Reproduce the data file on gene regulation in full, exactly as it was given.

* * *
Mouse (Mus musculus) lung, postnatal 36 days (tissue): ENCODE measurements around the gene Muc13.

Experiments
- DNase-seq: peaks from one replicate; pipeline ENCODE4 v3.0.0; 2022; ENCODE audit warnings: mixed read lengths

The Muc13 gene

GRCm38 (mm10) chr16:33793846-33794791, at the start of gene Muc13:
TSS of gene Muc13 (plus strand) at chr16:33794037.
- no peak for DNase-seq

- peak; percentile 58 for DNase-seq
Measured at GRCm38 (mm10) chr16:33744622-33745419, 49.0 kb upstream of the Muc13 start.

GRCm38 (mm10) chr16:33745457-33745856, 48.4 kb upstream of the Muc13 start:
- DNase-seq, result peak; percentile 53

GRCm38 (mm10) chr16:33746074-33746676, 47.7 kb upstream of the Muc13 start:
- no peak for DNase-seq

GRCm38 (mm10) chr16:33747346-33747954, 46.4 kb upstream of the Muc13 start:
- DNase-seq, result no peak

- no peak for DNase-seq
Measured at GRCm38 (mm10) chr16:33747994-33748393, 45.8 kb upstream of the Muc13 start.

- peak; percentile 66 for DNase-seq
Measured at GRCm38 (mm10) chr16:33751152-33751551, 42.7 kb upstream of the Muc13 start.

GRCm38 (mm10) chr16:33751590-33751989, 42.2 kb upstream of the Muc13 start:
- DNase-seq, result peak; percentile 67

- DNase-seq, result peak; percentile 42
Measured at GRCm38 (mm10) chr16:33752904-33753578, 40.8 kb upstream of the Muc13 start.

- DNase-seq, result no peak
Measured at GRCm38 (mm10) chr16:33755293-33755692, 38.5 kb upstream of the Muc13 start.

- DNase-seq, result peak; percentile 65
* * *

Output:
Mouse (Mus musculus) lung, postnatal 36 days (tissue): ENCODE measurements around the gene Muc13.

Experiments
- DNase-seq: peaks from one replicate; pipeline ENCODE4 v3.0.0; 2022; ENCODE audit warnings: mixed read lengths

The Muc13 gene

GRCm38 (mm10) chr16:33793846-33794791, at the start of gene Muc13:
TSS of gene Muc13 (plus strand) at chr16:33794037.
- no peak for DNase-seq

- peak; percentile 58 for DNase-seq
Measured at GRCm38 (mm10) chr16:33744622-33745419, 49.0 kb upstream of the Muc13 start.

GRCm38 (mm10) chr16:33745457-33745856, 48.4 kb upstream of the Muc13 start:
- DNase-seq, result peak; percentile 53

GRCm38 (mm10) chr16:33746074-33746676, 47.7 kb upstream of the Muc13 start:
- no peak for DNase-seq

GRCm38 (mm10) chr16:33747346-33747954, 46.4 kb upstream of the Muc13 start:
- DNase-seq, result no peak

- no peak for DNase-seq
Measured at GRCm38 (mm10) chr16:33747994-33748393, 45.8 kb upstream of the Muc13 start.

- peak; percentile 66 for DNase-seq
Measured at GRCm38 (mm10) chr16:33751152-33751551, 42.7 kb upstream of the Muc13 start.

GRCm38 (mm10) chr16:33751590-33751989, 42.2 kb upstream of the Muc13 start:
- DNase-seq, result peak; percentile 67

- DNase-seq, result peak; percentile 42
Measured at GRCm38 (mm10) chr16:33752904-33753578, 40.8 kb upstream of the Muc13 start.

- DNase-seq, result no peak
Measured at GRCm38 (mm10) chr16:33755293-33755692, 38.5 kb upstream of the Muc13 start.

- DNase-seq, result peak; percentile 65